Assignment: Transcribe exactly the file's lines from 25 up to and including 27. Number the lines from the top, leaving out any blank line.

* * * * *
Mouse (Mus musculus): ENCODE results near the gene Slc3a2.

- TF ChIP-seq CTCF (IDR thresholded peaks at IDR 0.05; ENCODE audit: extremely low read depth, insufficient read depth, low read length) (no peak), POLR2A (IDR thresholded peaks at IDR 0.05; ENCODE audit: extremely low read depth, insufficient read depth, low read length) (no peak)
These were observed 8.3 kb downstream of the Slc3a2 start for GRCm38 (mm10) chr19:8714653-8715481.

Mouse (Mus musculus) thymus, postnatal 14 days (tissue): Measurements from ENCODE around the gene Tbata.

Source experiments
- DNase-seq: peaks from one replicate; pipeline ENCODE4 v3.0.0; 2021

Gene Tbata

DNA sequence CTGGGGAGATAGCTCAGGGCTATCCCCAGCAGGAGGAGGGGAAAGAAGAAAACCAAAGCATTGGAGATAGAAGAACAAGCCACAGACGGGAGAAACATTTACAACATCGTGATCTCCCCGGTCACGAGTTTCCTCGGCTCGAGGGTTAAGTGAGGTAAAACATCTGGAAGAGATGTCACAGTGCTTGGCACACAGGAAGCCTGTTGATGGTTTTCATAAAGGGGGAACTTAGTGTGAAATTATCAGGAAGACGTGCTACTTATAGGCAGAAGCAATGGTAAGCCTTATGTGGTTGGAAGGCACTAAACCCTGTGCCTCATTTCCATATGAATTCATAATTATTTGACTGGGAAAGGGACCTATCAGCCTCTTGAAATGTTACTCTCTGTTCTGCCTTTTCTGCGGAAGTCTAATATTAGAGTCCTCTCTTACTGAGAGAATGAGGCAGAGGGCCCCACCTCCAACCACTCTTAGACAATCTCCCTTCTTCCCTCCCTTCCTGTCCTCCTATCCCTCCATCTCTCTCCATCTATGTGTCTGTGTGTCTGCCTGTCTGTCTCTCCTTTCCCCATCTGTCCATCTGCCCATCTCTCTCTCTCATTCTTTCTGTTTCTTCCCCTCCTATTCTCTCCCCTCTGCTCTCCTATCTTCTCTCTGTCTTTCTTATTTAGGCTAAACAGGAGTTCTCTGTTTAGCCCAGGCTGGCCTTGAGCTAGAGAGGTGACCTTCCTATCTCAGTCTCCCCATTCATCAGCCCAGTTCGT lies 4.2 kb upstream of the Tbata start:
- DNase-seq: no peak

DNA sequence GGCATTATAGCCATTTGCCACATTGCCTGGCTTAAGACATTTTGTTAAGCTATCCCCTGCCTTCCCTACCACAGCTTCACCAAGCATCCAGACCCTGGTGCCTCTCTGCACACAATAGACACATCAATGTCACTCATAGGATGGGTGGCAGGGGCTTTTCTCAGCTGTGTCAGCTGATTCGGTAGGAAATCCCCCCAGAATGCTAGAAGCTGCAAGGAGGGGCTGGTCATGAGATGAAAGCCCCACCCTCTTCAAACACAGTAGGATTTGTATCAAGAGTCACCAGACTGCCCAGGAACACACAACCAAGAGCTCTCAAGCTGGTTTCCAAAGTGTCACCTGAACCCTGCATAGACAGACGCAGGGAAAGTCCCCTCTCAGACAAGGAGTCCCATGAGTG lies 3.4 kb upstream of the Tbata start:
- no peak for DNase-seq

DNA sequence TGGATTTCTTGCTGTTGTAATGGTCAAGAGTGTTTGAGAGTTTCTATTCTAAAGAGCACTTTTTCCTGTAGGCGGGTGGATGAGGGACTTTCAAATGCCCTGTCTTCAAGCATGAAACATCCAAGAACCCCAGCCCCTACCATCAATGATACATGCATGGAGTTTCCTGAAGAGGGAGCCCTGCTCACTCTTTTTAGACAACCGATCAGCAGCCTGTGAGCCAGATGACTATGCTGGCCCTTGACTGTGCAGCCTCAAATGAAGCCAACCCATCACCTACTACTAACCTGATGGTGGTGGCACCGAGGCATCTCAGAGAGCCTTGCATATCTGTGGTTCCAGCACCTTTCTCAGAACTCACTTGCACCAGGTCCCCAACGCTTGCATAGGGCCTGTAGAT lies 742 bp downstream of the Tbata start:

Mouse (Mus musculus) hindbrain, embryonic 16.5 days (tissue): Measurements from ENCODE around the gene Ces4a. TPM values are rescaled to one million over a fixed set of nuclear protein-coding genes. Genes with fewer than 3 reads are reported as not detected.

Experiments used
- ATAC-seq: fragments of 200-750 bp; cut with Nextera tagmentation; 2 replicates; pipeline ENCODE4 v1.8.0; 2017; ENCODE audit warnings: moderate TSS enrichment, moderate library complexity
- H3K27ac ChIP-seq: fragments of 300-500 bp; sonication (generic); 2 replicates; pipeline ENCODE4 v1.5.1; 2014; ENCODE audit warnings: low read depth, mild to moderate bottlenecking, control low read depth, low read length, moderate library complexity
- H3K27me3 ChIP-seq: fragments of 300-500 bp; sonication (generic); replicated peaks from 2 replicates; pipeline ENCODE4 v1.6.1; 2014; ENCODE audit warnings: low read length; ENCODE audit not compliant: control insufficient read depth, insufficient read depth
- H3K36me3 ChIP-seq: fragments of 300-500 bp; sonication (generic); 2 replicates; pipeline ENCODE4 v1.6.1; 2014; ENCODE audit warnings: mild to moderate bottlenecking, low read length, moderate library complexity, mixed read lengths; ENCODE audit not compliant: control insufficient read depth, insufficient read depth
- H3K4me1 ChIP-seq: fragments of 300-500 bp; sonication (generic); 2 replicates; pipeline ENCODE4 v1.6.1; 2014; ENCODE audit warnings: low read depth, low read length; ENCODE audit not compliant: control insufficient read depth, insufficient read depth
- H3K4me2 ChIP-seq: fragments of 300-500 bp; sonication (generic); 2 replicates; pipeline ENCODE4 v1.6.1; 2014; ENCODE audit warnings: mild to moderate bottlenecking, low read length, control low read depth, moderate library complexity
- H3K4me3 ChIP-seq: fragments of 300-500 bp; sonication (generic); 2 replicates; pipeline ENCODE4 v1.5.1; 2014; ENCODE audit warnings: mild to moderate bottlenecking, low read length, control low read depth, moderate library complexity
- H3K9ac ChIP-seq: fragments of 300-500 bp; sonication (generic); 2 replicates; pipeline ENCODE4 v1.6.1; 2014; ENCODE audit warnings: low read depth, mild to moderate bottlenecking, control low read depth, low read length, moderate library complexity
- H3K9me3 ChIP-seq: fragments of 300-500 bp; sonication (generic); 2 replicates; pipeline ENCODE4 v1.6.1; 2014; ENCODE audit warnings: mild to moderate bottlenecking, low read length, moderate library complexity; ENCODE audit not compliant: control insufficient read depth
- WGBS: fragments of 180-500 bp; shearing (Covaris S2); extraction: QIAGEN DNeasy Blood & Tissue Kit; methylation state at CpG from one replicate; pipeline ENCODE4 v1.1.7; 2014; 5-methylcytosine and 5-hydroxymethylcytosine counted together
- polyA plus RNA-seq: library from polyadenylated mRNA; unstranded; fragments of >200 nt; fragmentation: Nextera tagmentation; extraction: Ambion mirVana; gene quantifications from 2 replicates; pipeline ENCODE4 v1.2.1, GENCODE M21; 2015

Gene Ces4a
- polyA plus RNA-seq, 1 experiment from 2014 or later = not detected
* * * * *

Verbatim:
- polyA plus RNA-seq: library from polyadenylated mRNA; unstranded; fragments of >200 nt; fragmentation: Nextera tagmentation; extraction: Ambion mirVana; gene quantifications from 2 replicates; pipeline ENCODE4 v1.2.1, GENCODE M21; 2015

Gene Ces4a
- polyA plus RNA-seq, 1 experiment from 2014 or later = not detected